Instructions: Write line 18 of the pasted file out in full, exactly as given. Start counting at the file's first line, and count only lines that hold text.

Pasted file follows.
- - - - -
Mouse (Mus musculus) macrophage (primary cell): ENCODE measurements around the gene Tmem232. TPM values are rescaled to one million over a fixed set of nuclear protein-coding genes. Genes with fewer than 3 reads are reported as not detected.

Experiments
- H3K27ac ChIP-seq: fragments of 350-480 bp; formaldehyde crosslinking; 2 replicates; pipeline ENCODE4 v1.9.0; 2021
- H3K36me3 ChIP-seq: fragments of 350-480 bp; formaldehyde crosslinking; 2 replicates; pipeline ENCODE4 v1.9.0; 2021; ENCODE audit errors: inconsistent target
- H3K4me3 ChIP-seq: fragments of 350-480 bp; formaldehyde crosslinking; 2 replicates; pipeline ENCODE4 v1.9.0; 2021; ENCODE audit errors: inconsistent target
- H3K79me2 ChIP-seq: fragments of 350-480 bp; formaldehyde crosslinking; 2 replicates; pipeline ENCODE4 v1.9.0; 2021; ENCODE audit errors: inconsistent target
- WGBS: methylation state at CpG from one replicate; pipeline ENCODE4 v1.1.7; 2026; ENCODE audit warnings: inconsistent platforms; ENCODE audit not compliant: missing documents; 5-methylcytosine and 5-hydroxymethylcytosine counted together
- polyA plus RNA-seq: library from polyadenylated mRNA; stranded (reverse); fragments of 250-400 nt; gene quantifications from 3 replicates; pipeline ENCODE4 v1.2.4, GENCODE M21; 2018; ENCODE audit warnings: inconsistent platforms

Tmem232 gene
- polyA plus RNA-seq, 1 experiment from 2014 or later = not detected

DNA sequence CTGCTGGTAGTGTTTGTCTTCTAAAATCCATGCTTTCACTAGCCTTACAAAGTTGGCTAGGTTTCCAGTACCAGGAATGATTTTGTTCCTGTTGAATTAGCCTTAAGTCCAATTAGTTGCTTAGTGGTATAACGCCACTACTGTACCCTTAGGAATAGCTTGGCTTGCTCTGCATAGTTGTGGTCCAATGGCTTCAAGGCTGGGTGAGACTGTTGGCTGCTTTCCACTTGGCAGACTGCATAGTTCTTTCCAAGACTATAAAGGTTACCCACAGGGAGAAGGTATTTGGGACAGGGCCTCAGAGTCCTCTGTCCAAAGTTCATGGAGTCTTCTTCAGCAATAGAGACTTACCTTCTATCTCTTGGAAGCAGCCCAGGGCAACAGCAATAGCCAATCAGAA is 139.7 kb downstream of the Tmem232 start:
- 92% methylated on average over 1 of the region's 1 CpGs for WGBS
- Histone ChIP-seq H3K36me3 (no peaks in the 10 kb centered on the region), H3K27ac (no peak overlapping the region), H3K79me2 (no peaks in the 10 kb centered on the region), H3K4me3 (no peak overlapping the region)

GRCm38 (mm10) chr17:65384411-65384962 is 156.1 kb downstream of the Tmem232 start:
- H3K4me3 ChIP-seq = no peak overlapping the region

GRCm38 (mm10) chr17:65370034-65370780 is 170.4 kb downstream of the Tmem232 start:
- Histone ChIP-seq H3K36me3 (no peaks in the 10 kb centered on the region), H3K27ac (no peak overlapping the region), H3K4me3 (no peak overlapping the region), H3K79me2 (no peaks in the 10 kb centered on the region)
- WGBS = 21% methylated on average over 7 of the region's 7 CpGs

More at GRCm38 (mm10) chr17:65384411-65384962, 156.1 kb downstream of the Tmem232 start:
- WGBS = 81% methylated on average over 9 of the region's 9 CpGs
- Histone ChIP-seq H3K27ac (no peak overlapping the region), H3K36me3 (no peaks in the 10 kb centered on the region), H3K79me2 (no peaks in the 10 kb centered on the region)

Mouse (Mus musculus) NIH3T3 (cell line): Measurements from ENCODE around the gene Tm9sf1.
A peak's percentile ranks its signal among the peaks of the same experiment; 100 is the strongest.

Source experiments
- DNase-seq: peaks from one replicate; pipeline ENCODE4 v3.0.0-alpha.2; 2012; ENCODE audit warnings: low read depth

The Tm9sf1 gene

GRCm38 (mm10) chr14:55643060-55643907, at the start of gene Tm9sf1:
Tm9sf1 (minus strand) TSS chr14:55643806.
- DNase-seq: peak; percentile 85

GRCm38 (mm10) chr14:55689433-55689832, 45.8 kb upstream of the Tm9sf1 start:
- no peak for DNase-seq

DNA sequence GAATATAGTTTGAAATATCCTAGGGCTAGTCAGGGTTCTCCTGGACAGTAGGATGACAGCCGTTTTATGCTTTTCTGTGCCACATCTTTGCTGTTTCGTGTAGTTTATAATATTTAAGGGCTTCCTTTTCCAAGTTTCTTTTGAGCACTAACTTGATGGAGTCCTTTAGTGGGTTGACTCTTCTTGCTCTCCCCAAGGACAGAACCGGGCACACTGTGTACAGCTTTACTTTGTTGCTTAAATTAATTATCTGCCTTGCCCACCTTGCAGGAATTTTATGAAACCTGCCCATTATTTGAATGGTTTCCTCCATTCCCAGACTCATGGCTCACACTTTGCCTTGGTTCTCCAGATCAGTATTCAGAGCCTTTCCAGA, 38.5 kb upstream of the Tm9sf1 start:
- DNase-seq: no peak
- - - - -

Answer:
- WGBS = 21% methylated on average over 7 of the region's 7 CpGs